Imminent Win For The Public Domain: Court Likely To Compel Musée Rodin To Release Its 3D Scans Of Sculptor’s Works For Free

From Above the Law:

Back in 2019, Techdirt wrote about a fascinating case involving a bogus CC license on a 3D scan of a 3000-year-old bust of Nefertiti. The person at the heart of the saga was the artist and open access activist Cosmo Wenman. His web site has some background on what he calls his “freedom of information projects“:

For more than a decade, museums around the world have been making high-quality 3D scans of important sculptures and ancient artifacts. Many institutions freely share those 3D scans with the public, allowing us to view, copy, adapt, and experiment with the underlying works in ways that have never before been possible. But some keep their scans out of public view, and I’ve been trying to help them see the light.

Following his success in liberating the 3D scan of Nefertiti, Wenman is now trying to do the same with 3D scans of the works of the great French sculptor Auguste Rodin. Many of these scans have been created by the Musée Rodin in Paris. There is a long and entertaining article (in the original French and an English translation – pdf) about Wenman’s pursuit of the 3D scans, and of the Musée Rodin’s refusal to share them. Wenman took an interesting tack, claiming that the museum’s 3D scans were documents subject to France’s freedom of information (FOIA) laws. It worked:

In late 2018 I sent a formal demand to Musée Rodin for access to all its 3D scans, citing French freedom of information laws. When the museum refused to comply, I brought the matter before the French government.

In June of 2019 the French government agency that oversees FOIA matters announced its first-of-its-kind opinion, in my favor; 3D scans produced by French national museums are in fact administrative documents and are subject to public disclosure. Musée Rodin is required by law to give the public access to its 3D scans of Rodin’s works.

Another victory for Wenman, then, but rather a hollow one. Despite the French government agency’s ruling, Musée Rodin continues to withhold the 3D scans. Wenman went on to file a suit against the museum in the Administrative Tribunal of Paris. Wenman wants the court to compel the museum to comply with the law, and to impose “significant” financial penalties for any delay. After more than a year with no response, the court directed the museum to present a defense. At the time of writing, Wenman is still waiting. However, given the unequivocal nature of the rulings against the Musée Rodin, he is confident:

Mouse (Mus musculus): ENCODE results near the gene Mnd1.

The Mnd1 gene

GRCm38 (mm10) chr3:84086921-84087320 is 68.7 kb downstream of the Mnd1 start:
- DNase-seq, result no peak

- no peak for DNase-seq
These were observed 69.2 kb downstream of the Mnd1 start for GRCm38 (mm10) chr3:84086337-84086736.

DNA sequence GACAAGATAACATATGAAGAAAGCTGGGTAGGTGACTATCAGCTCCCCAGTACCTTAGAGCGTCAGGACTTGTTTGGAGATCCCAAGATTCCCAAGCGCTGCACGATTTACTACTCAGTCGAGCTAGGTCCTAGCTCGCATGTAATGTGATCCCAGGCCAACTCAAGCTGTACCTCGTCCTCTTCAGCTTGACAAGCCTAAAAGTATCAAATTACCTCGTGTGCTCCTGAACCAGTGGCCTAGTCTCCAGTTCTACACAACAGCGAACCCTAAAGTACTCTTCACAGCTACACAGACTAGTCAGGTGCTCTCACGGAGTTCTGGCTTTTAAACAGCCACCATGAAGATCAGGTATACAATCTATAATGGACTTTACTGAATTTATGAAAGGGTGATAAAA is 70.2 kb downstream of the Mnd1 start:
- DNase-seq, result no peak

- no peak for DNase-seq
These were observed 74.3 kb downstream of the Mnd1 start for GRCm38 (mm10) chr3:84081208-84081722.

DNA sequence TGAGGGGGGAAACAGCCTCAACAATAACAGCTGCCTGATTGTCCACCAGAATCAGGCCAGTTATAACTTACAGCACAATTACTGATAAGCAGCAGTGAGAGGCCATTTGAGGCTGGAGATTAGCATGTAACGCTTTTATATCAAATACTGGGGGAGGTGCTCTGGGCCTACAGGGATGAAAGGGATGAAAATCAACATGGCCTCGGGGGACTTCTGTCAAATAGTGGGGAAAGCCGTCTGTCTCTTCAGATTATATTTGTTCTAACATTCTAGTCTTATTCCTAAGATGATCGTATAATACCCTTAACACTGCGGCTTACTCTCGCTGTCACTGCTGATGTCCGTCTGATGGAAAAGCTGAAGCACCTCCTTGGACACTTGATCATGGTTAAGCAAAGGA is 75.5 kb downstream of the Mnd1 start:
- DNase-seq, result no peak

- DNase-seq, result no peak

Musée Rodin is going to fight, but I expect to win. The outcome will affect every national museum in France, inform policies at institutions around the world, and have interesting effects on the art market.

I’m shooting for a victory for open access, and freedom and innovation in the arts.

The knock-on effects of one person’s dogged pursuit of a few computer files could have a major impact on the wider availability of 3D scans of sculptures and ancient artifacts — a real win for the public domain.

Link to the rest at Above the Law

First, the application to authors – the 3D scans are a species of intellectual property, just like an author’s intellectual property interest in a story he/she creates.

The major difference is that, if the 3D model had been created from a scan of an original physical work made by or licensed from the creator of that work or as an original digitally-created work rather than one derived from a pre-existing physical object, the creator would have a protectable intellectual property interest in resulting model, the file created and, likely physical instantiations of that creation.

In this case, the scan was made from an original work created by Rodin, not by The Musée Rodin. Since Rodin’s original copyright interest in the original work expired a long time ago, absent some meaningful additional artistic contribution by someone during the 3D scan or with the resulting file, the scan is not a new protectible creation.

If PG goes to a museum and takes an iPhone photo of a 200-year-old painting, he hasn’t created anything new. (Whether he could post-process the photo into something creatively different from the original is a matter of degree. Enough post-processing and it might be a new creation. If PG just tweaked it so it looked a bit better than what the iPhone had produced on its own, probably not.)

Intellectual property experts are free, as usual, to criticize, supplement, etc., PG’s simplified description of the IP interests and their protectability under IP law in the comments below.


It may be obvious to many from the OP, but allow PG to summarize:

  • The Musée Rodin houses a large collection of artworks created by by famous French sculptor August Rodin (1840-1917) at locations in Paris and Meudon, where Rodin lived and worked during the last twenty years of his life.
  • Rodin’s best-known sculpture is The Thinker.
The Thinker, August Rodin

Under the supervision of the Ministry of Culture and Communication, the Musée Rodin is a non-subsidized national museum, a status that is quite unique on the French museum scene. The collections and works of art originating from the Auguste Rodin Donation, as well the acquisitions made by the museum, are the French State’s inalienable property. The Musée Rodin is administered by a board of trustees. The museum’s task is to make Rodin’s work known worldwide and to ensure that the moral right attached to it is respected.

Musée Rodin Public Establishment